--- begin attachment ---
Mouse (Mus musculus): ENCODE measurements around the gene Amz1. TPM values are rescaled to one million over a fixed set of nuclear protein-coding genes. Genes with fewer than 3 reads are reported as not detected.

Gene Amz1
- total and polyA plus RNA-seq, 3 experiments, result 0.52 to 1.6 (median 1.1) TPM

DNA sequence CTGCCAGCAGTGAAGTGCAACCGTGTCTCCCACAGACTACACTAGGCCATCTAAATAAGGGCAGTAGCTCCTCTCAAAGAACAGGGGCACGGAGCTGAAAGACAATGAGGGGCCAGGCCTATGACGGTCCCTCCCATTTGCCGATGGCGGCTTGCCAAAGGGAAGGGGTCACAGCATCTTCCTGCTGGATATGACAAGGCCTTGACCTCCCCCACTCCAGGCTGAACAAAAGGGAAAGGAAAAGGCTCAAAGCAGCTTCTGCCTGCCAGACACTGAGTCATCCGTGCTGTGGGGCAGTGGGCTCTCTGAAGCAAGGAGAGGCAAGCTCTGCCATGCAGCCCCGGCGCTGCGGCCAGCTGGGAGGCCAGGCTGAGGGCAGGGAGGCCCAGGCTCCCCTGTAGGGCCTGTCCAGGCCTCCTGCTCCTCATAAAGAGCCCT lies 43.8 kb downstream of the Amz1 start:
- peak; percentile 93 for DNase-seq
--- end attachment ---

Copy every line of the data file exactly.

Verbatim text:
Mouse (Mus musculus): ENCODE measurements around the gene Amz1. TPM values are rescaled to one million over a fixed set of nuclear protein-coding genes. Genes with fewer than 3 reads are reported as not detected.

Gene Amz1
- total and polyA plus RNA-seq, 3 experiments, result 0.52 to 1.6 (median 1.1) TPM

DNA sequence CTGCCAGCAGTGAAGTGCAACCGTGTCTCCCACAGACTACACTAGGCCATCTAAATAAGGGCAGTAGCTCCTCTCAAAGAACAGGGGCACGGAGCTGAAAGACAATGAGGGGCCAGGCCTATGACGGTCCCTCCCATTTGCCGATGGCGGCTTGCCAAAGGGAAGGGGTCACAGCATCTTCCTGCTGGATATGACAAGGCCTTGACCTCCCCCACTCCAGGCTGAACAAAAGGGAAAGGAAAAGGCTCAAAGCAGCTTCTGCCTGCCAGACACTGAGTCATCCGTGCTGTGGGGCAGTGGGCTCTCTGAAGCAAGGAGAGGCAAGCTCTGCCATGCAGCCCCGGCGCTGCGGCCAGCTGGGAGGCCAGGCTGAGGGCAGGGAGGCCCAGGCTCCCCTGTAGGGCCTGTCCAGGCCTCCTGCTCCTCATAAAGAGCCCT lies 43.8 kb downstream of the Amz1 start:
- peak; percentile 93 for DNase-seq